My first question is what does community-engaged research look like as an interdisciplinary practice? Thus far it appears that most CEnR leverages disciplinary or field-specific knowledge in collaborations with community partners. I explore a broad topic, namely technology and design, in my partnerships with a variety of community organizations. I don’t see myself as bringing specialized research methodologies, and for me investigating the needs of the community takes precedence over outcome-driven objectives.
Second, what are the benefits of introducing undergraduates to community-engaged research, and how is it best to do so? My students design an inquiry whereby their service experience serves as evidence alongside their research from traditional sources. Are there relatively simple concepts relating to CEnR that would help these undergraduates focus their projects? I’m working within an already demanding shared curriculum and must be sure that this addition has a clear payoff, even when students begin developing their inquiries before they thoroughly get to know their partners and the populations they serve.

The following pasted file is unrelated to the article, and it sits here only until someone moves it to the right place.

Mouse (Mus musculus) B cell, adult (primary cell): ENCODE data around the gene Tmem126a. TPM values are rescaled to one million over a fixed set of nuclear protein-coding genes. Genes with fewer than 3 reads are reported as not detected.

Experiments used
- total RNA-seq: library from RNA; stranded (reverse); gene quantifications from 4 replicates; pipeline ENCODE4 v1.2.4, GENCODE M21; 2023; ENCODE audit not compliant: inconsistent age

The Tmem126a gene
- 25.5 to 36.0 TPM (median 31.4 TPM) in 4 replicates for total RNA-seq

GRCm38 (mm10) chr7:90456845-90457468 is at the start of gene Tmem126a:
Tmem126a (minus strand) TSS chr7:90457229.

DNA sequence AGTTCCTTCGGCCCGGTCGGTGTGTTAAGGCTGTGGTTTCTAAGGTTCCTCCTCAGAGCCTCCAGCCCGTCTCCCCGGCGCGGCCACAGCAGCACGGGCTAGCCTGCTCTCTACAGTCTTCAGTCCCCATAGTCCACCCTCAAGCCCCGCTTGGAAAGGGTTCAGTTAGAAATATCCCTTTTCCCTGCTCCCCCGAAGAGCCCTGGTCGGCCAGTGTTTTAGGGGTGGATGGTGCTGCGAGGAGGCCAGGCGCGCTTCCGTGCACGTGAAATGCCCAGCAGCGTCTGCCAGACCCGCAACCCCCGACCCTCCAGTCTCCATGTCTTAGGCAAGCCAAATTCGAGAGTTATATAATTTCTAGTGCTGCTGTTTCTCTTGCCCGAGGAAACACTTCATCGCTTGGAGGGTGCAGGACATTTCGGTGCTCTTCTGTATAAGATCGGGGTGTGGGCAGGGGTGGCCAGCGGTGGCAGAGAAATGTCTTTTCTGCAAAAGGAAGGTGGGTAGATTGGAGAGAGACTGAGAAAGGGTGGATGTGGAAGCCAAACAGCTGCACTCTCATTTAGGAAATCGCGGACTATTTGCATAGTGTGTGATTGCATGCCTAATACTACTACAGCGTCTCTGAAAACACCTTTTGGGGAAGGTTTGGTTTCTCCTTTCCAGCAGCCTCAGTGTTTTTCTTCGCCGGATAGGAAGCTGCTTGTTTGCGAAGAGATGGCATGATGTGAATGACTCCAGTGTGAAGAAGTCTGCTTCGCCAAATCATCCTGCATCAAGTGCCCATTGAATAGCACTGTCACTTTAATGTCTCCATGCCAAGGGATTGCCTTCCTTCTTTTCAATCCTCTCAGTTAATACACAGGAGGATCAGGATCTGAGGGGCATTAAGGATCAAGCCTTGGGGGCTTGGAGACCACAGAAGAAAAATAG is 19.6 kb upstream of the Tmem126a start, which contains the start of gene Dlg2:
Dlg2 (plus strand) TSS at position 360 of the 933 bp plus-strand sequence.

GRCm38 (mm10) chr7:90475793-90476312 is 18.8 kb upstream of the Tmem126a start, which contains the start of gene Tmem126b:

This post is the first of hopefully many as a participant in the “Collaborative Curiosity: Designing Community-Engaged Research” online connective learning course sponsored by the Division of Community Engagement at VCU. (I will affix the same category—CuriousCoLab—to subsequent posts for the course. The #CuriousCoLab tag is also being used in Twitter conversations among participants.)
When I came across the fascinating documentation of “Lego infills” done by Jan Vormann, I didn’t immediately see these images as a representation of community. I remembered them, though, when trying to come up with a visual metaphor for the term, knowing that I wanted to emphasize community as a construction. It may be tempting to think of the way we organize ourselves as the result of a natural, organic process. But community is as much something that we consciously build in order to satisfy mutual needs (here I mean the walls to be associated with shelter and structure, not segregation).
The Lego infills illustrate that what we collectively construct we often need to repair. These plastic bricks are crude yet creative and colorful ways of completing intentions that suffered some loss along the way. So often we know what sustaining structures we want in place but struggle to maintain that unity. (The tiny plastic bricks, as opposed to uniform brick and mortar, appear more adept at filling the gaps that might develop over time. Both are necessary and reinforce one another.)
Significantly, these Lego infills don’t restore an original but instead preserve historical traces and mark the present conversing with the past. I believe it’s important to recognize the additions to existing and previous community structures to understand what is possible in the future. Communities aren’t seamless, so why not acknowledge their composite nature?